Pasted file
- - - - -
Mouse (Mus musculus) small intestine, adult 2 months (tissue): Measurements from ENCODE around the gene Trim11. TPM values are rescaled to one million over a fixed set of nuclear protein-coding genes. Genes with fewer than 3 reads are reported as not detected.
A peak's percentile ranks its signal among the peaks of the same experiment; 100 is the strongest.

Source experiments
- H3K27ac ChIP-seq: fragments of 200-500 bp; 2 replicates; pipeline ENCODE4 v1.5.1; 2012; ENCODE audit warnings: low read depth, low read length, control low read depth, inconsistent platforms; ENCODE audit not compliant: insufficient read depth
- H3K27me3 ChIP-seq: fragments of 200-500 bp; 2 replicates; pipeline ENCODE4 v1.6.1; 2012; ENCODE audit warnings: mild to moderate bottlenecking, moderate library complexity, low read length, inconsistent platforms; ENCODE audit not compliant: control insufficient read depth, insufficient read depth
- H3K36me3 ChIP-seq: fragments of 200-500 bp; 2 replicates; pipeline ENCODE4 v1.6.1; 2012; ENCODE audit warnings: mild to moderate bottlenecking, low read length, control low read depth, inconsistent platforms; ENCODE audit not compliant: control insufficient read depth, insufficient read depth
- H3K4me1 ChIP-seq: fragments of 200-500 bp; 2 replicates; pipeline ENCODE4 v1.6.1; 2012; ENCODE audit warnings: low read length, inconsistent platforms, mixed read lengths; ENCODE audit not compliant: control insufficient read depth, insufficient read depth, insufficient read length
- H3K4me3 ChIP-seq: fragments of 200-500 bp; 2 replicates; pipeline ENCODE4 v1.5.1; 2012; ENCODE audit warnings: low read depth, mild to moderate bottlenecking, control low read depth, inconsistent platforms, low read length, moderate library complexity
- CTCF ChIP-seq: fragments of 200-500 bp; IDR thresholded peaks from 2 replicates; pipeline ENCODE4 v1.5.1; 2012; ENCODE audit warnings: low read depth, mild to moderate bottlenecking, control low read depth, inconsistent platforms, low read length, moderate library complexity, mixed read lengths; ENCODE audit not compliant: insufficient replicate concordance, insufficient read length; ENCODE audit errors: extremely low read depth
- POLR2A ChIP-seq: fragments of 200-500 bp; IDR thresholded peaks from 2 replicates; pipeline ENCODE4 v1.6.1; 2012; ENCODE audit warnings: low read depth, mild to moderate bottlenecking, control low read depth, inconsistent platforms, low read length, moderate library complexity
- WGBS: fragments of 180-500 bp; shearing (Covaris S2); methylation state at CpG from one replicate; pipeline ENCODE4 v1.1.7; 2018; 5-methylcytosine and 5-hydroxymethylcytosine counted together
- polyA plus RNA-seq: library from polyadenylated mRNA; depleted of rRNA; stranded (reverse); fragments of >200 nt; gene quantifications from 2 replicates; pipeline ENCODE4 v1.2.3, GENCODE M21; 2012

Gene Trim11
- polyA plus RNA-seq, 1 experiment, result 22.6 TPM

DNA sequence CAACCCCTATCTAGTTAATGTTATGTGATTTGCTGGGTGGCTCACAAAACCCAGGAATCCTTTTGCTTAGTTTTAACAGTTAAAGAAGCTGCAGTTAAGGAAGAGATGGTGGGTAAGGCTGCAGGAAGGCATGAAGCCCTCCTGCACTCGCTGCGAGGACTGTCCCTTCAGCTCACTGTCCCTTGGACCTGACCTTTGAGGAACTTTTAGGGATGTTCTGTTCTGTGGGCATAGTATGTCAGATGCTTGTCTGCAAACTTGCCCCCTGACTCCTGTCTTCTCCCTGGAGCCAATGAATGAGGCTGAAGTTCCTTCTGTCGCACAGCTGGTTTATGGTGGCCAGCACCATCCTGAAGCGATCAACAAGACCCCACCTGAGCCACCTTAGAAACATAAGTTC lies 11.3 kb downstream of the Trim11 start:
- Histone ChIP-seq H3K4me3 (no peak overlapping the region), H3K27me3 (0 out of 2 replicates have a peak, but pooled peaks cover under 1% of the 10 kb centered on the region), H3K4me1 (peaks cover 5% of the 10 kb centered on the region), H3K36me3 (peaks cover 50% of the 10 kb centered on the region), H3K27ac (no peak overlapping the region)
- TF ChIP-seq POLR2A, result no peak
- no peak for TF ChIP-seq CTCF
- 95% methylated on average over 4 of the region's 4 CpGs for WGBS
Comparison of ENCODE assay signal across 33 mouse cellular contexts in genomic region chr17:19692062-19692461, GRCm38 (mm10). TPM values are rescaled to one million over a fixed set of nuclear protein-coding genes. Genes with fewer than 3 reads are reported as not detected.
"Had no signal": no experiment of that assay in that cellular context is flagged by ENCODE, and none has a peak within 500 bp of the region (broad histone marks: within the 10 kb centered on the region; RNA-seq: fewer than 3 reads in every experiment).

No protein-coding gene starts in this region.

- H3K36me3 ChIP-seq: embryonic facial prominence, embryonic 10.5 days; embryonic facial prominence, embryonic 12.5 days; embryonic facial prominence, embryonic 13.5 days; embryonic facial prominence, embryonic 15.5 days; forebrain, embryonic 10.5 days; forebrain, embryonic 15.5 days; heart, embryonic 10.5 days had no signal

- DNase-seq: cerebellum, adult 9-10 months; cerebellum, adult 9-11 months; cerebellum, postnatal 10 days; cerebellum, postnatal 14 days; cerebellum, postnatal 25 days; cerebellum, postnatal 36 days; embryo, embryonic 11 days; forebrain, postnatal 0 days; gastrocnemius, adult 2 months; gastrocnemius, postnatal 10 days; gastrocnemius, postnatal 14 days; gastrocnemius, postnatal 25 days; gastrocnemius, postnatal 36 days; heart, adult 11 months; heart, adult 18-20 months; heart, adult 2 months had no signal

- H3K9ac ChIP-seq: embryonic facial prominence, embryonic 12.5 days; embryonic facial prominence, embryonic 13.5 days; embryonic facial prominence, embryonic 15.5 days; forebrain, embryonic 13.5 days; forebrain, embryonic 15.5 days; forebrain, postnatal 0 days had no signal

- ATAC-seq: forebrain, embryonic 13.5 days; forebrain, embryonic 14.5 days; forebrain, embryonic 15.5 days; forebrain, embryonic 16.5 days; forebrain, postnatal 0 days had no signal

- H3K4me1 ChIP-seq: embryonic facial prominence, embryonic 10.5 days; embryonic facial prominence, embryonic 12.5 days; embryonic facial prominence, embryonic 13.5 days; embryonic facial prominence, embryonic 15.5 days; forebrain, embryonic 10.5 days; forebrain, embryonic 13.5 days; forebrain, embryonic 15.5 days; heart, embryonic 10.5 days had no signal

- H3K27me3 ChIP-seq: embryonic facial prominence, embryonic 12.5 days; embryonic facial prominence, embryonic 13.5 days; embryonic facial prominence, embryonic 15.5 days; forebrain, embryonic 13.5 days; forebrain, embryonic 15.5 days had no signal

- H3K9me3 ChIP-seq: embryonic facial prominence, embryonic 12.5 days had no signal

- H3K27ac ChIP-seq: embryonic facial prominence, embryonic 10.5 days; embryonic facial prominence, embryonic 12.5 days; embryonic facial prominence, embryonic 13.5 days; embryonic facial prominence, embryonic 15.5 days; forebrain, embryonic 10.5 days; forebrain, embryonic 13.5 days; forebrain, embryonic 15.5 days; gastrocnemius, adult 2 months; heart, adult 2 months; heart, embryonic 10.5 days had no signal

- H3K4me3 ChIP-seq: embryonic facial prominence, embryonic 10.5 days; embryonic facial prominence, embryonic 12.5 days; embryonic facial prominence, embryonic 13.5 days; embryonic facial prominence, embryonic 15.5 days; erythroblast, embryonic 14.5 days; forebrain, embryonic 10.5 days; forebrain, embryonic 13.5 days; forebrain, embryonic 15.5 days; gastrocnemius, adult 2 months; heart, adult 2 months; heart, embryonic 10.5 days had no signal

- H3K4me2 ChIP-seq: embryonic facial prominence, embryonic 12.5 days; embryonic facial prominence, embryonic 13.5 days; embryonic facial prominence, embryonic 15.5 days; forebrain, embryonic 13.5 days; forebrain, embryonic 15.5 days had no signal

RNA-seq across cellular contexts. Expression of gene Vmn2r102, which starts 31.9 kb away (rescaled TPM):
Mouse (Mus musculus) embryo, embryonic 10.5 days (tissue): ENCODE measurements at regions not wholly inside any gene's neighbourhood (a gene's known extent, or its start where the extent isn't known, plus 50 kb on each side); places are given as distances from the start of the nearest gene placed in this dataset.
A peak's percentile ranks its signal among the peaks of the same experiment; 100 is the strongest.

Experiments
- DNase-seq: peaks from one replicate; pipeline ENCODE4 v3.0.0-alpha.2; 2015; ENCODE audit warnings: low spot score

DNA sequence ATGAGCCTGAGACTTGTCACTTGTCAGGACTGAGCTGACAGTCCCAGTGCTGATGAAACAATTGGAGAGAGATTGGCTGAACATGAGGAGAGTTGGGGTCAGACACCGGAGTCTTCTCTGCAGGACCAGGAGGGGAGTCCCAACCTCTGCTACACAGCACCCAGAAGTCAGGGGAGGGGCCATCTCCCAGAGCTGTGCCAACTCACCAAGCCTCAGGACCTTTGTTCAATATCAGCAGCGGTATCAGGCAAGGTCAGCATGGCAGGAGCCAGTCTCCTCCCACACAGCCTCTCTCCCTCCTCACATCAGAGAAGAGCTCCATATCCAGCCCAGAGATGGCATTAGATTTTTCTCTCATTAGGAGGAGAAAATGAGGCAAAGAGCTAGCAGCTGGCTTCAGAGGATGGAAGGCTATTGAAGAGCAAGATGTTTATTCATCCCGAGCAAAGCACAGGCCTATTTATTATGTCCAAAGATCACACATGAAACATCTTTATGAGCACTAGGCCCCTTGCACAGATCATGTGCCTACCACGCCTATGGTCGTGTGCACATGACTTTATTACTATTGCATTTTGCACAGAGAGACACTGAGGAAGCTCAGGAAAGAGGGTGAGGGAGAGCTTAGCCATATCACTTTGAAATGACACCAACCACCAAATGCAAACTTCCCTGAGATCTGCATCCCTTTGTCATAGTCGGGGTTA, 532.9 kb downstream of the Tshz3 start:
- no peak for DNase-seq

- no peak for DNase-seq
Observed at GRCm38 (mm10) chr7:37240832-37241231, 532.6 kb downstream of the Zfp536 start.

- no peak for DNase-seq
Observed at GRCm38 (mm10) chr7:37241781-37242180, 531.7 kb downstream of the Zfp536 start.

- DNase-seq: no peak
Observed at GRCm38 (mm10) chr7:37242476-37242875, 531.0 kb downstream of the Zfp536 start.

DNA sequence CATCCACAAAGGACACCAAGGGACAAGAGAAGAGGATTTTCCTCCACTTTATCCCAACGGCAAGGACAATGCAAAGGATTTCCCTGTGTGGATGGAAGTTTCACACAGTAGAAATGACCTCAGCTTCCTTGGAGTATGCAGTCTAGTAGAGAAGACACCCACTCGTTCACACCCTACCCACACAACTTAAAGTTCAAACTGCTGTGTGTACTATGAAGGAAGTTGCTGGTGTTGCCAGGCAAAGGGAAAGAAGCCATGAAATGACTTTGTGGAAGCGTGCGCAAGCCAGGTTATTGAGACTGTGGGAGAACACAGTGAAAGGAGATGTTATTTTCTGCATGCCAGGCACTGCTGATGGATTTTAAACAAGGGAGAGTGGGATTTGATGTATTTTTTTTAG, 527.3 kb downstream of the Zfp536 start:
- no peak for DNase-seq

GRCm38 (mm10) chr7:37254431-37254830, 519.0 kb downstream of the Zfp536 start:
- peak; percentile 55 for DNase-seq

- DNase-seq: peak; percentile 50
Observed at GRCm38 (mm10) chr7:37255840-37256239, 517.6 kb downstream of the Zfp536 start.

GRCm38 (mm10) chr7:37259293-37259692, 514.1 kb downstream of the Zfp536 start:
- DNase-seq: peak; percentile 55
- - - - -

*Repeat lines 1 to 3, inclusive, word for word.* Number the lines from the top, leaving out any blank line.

Mouse (Mus musculus) small intestine, adult 2 months (tissue): Measurements from ENCODE around the gene Trim11. TPM values are rescaled to one million over a fixed set of nuclear protein-coding genes. Genes with fewer than 3 reads are reported as not detected.
A peak's percentile ranks its signal among the peaks of the same experiment; 100 is the strongest.

Source experiments